Unhappy meals in San Francisco

 
Nov. 2, 2010 | by Alicia Kelso

Come December, kids in San Francisco may be wondering if they got a visit from The Grinch.

On Tuesday, the city's board of supervisors handily passed a law that requires kids' meals to meet certain nutritional standards before they can be accompanied by a free toy. It goes into effect Dec. 1.

The proposal was originally introduced in August and impacts all quick-service establishments that offer meals containing too much fat, sugar or salt. Restaurants include McDonald's, Jack in the Box and Burger King.

Toy promotions would not be restricted if the meals meet specific guidlines, such as having less than 600 calories, includes fruits and vegetables, and beverages without excessive sugar or fat. Also, no single item can contain more than 480 milligrams of sodium.

Kids meals have recently come under assault from several directions. The San Francisco law is similar to one passed earlier this year in Santa Clara County. In June, the Center for Science in Public Interest threatened a lawsuit over McDonald's use of toys in its Happy Meals.

The Campaign for a Commercial-Free Childhood launched a letter-writing crusade in August urging McDonald's to stop using Marvel comic book heroes to market its Happy Meals. Last year, the group took the same approach with Burger King for its SpongeBob SquarePants-themed Kids' Meal.

The measure's sponsor, Eric Mar, San Francisco supervisor, told Reuters the vote challenges the restaurant industry to think about children's health first, as rates of obesity in the city — especially among children of color — are "disturbingly high."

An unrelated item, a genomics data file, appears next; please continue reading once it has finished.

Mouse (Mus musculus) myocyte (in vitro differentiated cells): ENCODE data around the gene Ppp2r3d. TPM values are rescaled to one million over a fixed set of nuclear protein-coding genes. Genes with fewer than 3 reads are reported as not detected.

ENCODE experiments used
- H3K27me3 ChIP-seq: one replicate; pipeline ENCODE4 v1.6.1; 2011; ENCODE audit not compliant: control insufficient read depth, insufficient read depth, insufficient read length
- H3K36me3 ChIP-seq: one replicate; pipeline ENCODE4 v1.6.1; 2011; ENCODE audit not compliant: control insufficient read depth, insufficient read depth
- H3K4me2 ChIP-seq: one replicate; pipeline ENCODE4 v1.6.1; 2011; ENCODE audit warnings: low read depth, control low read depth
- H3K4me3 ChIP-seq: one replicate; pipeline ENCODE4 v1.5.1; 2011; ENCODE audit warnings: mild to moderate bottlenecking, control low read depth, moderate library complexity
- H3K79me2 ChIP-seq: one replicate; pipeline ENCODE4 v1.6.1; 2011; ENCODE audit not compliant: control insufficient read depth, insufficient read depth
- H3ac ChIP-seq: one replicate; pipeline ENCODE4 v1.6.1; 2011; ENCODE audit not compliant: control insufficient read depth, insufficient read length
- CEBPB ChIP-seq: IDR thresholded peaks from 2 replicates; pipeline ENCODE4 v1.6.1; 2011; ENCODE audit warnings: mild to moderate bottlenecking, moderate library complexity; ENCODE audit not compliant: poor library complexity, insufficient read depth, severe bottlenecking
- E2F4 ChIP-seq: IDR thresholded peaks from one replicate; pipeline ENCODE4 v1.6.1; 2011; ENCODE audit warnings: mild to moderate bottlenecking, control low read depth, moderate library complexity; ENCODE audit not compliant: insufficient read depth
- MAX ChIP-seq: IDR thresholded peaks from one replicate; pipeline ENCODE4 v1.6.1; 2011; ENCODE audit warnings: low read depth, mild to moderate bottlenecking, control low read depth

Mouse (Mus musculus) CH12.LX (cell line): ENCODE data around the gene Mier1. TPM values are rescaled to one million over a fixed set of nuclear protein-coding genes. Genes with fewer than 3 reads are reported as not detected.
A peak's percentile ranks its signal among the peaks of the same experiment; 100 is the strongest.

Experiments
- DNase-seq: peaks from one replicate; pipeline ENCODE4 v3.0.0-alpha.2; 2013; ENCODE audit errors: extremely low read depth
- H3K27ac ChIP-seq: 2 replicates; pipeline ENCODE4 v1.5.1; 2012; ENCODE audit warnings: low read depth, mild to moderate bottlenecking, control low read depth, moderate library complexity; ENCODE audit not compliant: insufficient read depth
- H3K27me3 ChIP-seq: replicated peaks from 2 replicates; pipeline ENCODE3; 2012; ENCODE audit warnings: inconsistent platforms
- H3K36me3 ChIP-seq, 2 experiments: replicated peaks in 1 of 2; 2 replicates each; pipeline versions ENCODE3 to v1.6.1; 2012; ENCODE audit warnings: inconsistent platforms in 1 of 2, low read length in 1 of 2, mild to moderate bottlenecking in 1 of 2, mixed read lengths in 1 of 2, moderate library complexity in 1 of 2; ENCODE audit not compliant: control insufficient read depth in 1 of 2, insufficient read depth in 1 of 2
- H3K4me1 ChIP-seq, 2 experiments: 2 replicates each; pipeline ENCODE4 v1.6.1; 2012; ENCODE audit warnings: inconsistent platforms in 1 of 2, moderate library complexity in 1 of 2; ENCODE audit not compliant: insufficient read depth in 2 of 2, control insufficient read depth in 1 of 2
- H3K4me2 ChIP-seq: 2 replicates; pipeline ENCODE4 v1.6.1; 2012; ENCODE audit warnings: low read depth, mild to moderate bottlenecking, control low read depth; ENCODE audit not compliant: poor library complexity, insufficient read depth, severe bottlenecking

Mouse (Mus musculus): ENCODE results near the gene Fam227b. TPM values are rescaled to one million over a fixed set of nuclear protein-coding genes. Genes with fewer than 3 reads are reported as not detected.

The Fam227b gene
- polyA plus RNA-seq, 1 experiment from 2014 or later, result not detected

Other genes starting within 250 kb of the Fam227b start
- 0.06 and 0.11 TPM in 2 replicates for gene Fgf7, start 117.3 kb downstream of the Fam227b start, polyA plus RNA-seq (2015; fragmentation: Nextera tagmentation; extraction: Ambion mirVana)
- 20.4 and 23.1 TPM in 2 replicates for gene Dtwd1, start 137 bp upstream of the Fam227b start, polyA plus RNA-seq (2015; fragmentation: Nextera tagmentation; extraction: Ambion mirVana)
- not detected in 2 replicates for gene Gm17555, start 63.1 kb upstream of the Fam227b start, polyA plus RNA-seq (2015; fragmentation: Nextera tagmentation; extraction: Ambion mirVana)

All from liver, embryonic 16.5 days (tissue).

Danya Proud, McDonald's spokeswoman, said the company is extremely disappointed with the decision.

"It's not what our customers want, nor is it something they asked for," she added. "Getting a toy with a kid's meal is just one part of a fun, family experience at McDonald's."

The McDonald's Happy Meal celebrated its 30th anniversary in 2009. According to a 2006 U.S. Federal Trade Commission Report, QSRs spent more than $520 million on marketing and toys to promote kids meals.


Topics: Burger/Steak/BBQ , Customer Service / Experience , Food & Beverage , Health & Nutrition , Marketing / Branding / Promotion , Packaging , Policy / Legislation , Trends / Statistics


Alicia Kelso / Alicia Kelso has been a professional journalist for 15 years. Her work with QSRweb.com and PizzaMarketplace.com has been featured in publications around the world, including Good Morning America, Voice of Russia radio, Consumerist.com and Franchise Asia magazine.
View Alicia Kelso's profile on LinkedIn

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